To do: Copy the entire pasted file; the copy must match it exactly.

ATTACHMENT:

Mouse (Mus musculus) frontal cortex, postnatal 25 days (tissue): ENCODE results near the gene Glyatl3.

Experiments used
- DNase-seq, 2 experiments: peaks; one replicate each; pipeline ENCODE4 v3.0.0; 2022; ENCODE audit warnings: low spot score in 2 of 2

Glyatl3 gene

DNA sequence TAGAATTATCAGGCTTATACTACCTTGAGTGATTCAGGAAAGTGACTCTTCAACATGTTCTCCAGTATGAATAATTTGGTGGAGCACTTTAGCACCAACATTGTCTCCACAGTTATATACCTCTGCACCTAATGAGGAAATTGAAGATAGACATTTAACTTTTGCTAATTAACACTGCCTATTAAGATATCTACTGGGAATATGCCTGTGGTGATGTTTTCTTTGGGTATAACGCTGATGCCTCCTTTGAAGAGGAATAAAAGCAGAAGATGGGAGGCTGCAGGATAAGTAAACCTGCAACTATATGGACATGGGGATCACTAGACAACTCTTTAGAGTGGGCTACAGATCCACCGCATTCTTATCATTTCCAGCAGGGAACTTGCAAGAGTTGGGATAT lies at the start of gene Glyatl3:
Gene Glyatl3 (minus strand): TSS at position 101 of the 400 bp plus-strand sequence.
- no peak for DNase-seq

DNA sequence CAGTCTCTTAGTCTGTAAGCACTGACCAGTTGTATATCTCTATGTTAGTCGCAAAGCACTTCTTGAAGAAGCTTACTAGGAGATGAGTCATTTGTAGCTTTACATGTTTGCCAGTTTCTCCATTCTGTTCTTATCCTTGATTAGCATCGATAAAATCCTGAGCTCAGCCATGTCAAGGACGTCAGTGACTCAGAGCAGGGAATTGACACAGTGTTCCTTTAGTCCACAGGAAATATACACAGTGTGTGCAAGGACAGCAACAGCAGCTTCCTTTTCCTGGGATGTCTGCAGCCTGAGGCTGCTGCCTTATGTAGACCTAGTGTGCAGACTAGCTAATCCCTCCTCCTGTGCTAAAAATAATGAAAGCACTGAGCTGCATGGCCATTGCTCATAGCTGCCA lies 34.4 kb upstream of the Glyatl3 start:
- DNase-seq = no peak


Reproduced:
Mouse (Mus musculus) frontal cortex, postnatal 25 days (tissue): ENCODE results near the gene Glyatl3.

Experiments used
- DNase-seq, 2 experiments: peaks; one replicate each; pipeline ENCODE4 v3.0.0; 2022; ENCODE audit warnings: low spot score in 2 of 2

Glyatl3 gene

DNA sequence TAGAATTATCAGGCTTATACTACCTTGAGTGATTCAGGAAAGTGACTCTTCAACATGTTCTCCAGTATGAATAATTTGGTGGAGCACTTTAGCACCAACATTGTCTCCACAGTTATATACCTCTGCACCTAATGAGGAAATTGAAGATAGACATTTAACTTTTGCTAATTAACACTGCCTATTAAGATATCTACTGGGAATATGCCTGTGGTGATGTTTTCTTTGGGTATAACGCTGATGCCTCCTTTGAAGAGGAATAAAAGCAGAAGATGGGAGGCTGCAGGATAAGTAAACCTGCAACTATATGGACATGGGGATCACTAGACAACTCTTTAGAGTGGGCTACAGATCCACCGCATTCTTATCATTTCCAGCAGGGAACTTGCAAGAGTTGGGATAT lies at the start of gene Glyatl3:
Gene Glyatl3 (minus strand): TSS at position 101 of the 400 bp plus-strand sequence.
- no peak for DNase-seq

DNA sequence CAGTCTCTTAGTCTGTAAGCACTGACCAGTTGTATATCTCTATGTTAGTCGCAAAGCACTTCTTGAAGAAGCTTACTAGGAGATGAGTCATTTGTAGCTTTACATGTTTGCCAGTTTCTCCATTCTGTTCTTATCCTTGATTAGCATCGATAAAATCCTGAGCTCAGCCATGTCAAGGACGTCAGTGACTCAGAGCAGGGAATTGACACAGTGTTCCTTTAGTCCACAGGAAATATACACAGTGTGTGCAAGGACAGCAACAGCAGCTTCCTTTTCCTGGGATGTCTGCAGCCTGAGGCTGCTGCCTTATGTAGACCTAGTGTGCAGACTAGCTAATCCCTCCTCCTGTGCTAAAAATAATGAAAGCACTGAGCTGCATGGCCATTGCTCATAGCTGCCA lies 34.4 kb upstream of the Glyatl3 start:
- DNase-seq = no peak